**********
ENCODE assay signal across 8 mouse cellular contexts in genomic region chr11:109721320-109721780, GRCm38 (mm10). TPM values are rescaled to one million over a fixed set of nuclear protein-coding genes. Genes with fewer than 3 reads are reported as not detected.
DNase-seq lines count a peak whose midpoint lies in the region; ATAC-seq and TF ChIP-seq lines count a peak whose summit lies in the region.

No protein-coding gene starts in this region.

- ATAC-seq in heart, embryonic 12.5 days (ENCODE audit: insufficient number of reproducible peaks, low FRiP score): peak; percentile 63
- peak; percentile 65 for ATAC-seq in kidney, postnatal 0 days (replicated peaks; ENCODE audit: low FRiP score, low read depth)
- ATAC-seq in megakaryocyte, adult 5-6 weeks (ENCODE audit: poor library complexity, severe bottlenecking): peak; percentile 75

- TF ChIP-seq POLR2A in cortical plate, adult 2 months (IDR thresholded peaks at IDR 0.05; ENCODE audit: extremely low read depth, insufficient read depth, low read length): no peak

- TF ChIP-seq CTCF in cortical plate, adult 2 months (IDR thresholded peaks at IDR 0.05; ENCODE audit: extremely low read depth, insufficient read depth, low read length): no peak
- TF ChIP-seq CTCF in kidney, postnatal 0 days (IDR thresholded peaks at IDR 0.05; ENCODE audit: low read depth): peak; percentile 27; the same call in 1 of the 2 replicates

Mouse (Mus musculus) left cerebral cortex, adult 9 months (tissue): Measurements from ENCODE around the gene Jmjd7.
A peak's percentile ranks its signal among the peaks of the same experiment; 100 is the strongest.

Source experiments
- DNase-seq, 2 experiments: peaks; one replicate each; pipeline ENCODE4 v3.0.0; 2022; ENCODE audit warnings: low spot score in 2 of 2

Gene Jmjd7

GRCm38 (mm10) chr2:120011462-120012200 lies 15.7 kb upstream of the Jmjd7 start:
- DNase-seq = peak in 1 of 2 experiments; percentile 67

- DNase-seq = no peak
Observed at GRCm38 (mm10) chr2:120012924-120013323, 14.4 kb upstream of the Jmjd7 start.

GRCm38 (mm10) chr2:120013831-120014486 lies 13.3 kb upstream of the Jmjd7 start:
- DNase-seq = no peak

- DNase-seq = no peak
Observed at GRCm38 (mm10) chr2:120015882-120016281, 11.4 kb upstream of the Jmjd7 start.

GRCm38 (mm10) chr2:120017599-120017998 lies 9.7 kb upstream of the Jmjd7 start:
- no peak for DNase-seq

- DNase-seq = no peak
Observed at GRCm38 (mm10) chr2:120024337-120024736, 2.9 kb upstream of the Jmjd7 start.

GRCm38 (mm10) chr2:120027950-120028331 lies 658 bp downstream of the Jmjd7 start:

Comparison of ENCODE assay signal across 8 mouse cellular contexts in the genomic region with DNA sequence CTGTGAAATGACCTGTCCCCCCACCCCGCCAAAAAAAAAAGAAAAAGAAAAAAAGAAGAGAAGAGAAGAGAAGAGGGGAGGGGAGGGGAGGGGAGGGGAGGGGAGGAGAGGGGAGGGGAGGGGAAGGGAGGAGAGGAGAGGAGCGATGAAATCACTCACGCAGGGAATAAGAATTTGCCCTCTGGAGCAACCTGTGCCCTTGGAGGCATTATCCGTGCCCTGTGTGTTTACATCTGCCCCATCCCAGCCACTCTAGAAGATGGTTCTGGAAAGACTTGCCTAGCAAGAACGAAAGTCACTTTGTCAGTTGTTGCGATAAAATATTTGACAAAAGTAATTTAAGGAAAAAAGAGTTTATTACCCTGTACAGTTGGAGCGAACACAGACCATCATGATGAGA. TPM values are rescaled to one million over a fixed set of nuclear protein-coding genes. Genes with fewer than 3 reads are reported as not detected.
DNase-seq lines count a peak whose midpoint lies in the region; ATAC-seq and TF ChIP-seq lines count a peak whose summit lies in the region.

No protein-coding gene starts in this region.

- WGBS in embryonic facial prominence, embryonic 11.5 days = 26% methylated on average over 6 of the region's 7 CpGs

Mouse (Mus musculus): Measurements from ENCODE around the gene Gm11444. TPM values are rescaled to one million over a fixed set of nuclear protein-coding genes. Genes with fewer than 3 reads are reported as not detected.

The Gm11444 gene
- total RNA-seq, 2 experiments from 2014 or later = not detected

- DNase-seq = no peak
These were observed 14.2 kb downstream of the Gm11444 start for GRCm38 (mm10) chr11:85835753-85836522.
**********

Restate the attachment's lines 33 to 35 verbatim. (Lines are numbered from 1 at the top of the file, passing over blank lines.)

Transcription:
The Gm11444 gene
- total RNA-seq, 2 experiments from 2014 or later = not detected

- DNase-seq = no peak